Metal Detecting on BLM Lands


Metal detector use is legal in many places across the United States.

The Bureau of Land Management (BLM) allows it on its public lands, including national forests and some designated state parks. Nevada State Parks allow it as long as you have written permission from the park superintendent or manager.

There’s so much open space throughout the country that finding an area where you cannot legally hunt with a metal detector might seem hard. But don’t worry — we’ll show you how to find your spot!

Metal detecting on BLM (Bureau of Land Management) lands is a popular activity for those searching for and finding metal objects such as coins, jewelry, and artifacts. BLM lands are managed by the federal government and are open to the public for recreational activities such as metal detecting.

However, it is important to follow all laws and regulations related to metal detecting on BLM lands to ensure that this activity is conducted responsibly and sustainably.

To get started with metal detecting on BLM lands, you must obtain a metal detector and familiarize yourself with its operation. You should also research the history of the area you will be searching and any relevant laws and regulations.

It is important to obtain a permit if required and to follow all guidelines for metal detecting on BLM lands, such as obtaining permission before searching on private property and respecting sensitive cultural and natural resources. Be sure to follow all local, state, and federal laws related to metal detecting and artifact collection.

What Is Metal Detector Use All About?

Metal detectors use electromagnetic waves to send signals into the soil and objects buried within it. These signals bounce back when they hit something metallic. A receiver picks up these signals and converts them into digital sound waves for us to hear.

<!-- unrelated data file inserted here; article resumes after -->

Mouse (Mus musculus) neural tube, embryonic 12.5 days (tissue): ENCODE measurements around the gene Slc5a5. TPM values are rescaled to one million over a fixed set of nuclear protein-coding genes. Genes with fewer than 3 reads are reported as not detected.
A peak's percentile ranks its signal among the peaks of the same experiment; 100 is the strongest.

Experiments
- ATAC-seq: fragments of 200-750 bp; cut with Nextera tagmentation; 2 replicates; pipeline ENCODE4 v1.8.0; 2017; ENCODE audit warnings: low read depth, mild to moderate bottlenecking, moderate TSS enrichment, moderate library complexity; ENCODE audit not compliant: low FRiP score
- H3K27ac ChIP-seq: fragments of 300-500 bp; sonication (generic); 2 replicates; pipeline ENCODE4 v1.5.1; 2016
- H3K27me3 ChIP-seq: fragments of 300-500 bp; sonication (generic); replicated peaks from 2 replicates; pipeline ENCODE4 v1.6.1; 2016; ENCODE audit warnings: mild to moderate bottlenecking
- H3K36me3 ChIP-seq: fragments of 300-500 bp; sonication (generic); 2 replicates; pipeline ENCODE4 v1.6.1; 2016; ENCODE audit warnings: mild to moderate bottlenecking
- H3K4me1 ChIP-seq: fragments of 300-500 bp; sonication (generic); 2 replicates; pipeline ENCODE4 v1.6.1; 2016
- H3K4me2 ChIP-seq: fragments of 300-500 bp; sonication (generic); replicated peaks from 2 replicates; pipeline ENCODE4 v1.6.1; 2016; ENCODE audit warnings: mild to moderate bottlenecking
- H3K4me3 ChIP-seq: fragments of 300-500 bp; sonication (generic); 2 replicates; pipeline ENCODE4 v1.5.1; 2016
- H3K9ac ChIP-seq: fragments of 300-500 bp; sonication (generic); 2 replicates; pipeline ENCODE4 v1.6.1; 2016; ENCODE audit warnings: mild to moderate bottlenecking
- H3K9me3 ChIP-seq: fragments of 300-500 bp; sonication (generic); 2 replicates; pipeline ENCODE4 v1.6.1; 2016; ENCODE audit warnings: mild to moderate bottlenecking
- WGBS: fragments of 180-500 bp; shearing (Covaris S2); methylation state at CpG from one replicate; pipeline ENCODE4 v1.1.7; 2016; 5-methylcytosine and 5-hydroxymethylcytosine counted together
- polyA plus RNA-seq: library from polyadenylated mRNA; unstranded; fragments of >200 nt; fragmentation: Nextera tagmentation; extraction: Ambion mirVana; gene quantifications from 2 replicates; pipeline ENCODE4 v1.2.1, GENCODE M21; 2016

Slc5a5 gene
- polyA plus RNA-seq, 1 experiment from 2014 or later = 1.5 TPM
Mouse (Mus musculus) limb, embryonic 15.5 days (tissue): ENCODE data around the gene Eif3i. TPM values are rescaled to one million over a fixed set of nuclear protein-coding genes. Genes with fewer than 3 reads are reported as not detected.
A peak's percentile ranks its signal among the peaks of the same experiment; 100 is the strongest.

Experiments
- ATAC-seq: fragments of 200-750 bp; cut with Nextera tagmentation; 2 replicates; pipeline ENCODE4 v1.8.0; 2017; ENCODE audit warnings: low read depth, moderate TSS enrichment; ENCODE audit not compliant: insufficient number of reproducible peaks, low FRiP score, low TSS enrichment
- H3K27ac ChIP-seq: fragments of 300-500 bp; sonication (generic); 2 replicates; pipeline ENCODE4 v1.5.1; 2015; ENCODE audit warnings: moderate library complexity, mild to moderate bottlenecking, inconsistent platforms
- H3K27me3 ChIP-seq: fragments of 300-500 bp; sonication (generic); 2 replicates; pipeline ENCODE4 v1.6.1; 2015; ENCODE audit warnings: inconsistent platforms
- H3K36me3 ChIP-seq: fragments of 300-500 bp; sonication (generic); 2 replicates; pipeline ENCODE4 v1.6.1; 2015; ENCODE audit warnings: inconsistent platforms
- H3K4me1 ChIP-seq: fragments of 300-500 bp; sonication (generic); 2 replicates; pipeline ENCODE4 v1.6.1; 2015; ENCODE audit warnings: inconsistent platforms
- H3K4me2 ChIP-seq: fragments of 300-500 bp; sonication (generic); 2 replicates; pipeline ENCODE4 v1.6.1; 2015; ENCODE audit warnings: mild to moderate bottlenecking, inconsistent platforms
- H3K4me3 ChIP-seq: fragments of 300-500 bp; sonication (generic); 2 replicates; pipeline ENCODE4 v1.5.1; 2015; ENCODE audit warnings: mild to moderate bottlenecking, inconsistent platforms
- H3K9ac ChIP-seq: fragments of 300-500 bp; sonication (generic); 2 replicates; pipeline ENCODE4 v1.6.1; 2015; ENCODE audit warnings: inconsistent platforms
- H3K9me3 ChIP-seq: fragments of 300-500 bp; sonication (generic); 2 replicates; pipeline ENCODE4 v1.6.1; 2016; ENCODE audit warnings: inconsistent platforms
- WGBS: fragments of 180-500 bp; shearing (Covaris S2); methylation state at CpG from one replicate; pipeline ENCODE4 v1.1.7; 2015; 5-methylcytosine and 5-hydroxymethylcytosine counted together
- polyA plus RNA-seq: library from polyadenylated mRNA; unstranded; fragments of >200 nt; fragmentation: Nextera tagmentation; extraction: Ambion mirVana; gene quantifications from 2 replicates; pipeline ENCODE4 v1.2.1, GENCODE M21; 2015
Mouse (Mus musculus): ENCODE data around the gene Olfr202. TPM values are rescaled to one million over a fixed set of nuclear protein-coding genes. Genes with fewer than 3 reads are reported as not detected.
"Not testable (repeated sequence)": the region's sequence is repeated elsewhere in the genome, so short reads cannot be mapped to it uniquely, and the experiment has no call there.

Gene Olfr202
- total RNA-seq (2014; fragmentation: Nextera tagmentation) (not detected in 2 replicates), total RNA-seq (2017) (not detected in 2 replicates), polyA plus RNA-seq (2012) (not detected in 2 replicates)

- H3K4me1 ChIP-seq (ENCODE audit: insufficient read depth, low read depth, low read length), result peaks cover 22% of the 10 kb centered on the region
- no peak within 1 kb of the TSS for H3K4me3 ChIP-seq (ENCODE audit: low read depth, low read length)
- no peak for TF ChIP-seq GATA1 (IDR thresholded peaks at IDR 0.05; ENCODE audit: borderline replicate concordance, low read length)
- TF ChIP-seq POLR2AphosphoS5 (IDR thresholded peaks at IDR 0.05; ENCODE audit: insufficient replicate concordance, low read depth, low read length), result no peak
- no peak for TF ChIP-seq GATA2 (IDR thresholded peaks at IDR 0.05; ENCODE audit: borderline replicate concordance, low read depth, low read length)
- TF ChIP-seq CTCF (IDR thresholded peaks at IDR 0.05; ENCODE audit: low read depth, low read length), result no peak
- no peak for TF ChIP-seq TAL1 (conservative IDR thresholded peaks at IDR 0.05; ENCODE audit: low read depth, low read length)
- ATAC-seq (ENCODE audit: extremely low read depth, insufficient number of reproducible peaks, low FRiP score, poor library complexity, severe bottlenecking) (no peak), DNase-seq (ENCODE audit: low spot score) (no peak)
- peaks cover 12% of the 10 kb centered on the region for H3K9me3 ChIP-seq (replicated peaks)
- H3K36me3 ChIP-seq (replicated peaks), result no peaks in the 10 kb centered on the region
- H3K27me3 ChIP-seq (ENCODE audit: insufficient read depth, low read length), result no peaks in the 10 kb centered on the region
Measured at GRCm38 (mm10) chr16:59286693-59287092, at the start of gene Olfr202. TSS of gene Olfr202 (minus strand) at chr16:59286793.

This technology allows modern-day treasure hunters to search dirt for gold nuggets, silver bars, and other valuable metals. This hunting has been around since ancient times, but technology has recently become advanced enough to make it possible.

There are also newer uses for metal detectors, such as archaeology and mineral exploration. Archaeologists use metal detectors to locate artifacts underneath layers of Earth or sand. Mineral explorers often use metal detectors to look for deposits of minerals underground that could lead to new mines.

You can even use a metal detector to help identify the age of different rocks and fossils. For example, if you want to know whether a rock was formed before or after dinosaurs roamed the Earth, you can take a sample of it and run it through a metal detector to determine its material.

What Are the Rules & Regulations?

As far as federal regulations go, metal detectors are entirely legal on public lands managed by the BLM, provided that you obey all local laws while doing so. On private property, however, things are a little bit trickier.

The National Park Service (NPS), which oversees national parks, monuments, and related properties, prohibits using metal detectors on those sites unless you have written permission from the site manager. Likewise, the NPS discourages their use in areas containing archaeological remains because they damage fragile artifacts and disturb burial grounds.

However, the NPS does allow the recreation of metal detectors on parts of Grand Canyon National Park that aren’t protected by law, provided that you get approval from the Superintendent before using them. Similarly, the NPS allows metal detector use on the north side of Custer Battlefield National Monument near Cody, Wyoming, provided that you obtain advance approval from the Superintendent.

Nevada State Parks generally prohibit metal detector use except under particular circumstances. They allow metal detectors to be used during guided tours by trained guides who have obtained proper training and equipment certification.

How Do You Get Started?

If you decide to try metal detecting, here are a few things you should know before you start:

  • Before going anywhere, contact the agency responsible for managing the land you plan to visit. Most agencies will require you to fill out paperwork stating exactly why you intend to use a metal detector and how you expect to conduct yourself. If you’re unsure about what information to provide, ask one of the staff members on duty.